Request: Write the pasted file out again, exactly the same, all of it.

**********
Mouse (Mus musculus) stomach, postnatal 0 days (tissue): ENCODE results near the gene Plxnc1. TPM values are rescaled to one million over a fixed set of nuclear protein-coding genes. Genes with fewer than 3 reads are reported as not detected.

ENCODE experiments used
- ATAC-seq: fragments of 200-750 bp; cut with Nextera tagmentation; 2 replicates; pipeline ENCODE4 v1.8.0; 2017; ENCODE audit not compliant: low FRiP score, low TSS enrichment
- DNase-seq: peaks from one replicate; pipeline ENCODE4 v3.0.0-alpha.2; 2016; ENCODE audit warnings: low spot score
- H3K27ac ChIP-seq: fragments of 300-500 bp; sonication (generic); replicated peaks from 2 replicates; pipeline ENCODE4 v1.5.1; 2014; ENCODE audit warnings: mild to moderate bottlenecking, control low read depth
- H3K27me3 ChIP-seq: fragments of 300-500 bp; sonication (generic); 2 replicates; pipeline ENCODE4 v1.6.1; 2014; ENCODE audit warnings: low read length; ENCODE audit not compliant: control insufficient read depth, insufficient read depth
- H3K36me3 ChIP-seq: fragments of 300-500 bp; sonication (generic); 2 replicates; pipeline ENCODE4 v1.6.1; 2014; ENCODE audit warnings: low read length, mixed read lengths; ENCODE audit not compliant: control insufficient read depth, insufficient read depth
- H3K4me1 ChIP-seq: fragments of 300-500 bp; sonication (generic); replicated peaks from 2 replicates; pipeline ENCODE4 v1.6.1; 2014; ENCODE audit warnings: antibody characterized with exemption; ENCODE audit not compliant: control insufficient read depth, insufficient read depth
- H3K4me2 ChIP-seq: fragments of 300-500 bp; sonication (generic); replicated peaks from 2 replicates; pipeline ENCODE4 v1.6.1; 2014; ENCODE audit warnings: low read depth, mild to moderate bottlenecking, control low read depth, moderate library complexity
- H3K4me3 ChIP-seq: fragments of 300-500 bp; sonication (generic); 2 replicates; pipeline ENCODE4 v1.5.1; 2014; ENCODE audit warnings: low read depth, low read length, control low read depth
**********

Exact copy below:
Mouse (Mus musculus) stomach, postnatal 0 days (tissue): ENCODE results near the gene Plxnc1. TPM values are rescaled to one million over a fixed set of nuclear protein-coding genes. Genes with fewer than 3 reads are reported as not detected.

ENCODE experiments used
- ATAC-seq: fragments of 200-750 bp; cut with Nextera tagmentation; 2 replicates; pipeline ENCODE4 v1.8.0; 2017; ENCODE audit not compliant: low FRiP score, low TSS enrichment
- DNase-seq: peaks from one replicate; pipeline ENCODE4 v3.0.0-alpha.2; 2016; ENCODE audit warnings: low spot score
- H3K27ac ChIP-seq: fragments of 300-500 bp; sonication (generic); replicated peaks from 2 replicates; pipeline ENCODE4 v1.5.1; 2014; ENCODE audit warnings: mild to moderate bottlenecking, control low read depth
- H3K27me3 ChIP-seq: fragments of 300-500 bp; sonication (generic); 2 replicates; pipeline ENCODE4 v1.6.1; 2014; ENCODE audit warnings: low read length; ENCODE audit not compliant: control insufficient read depth, insufficient read depth
- H3K36me3 ChIP-seq: fragments of 300-500 bp; sonication (generic); 2 replicates; pipeline ENCODE4 v1.6.1; 2014; ENCODE audit warnings: low read length, mixed read lengths; ENCODE audit not compliant: control insufficient read depth, insufficient read depth
- H3K4me1 ChIP-seq: fragments of 300-500 bp; sonication (generic); replicated peaks from 2 replicates; pipeline ENCODE4 v1.6.1; 2014; ENCODE audit warnings: antibody characterized with exemption; ENCODE audit not compliant: control insufficient read depth, insufficient read depth
- H3K4me2 ChIP-seq: fragments of 300-500 bp; sonication (generic); replicated peaks from 2 replicates; pipeline ENCODE4 v1.6.1; 2014; ENCODE audit warnings: low read depth, mild to moderate bottlenecking, control low read depth, moderate library complexity
- H3K4me3 ChIP-seq: fragments of 300-500 bp; sonication (generic); 2 replicates; pipeline ENCODE4 v1.5.1; 2014; ENCODE audit warnings: low read depth, low read length, control low read depth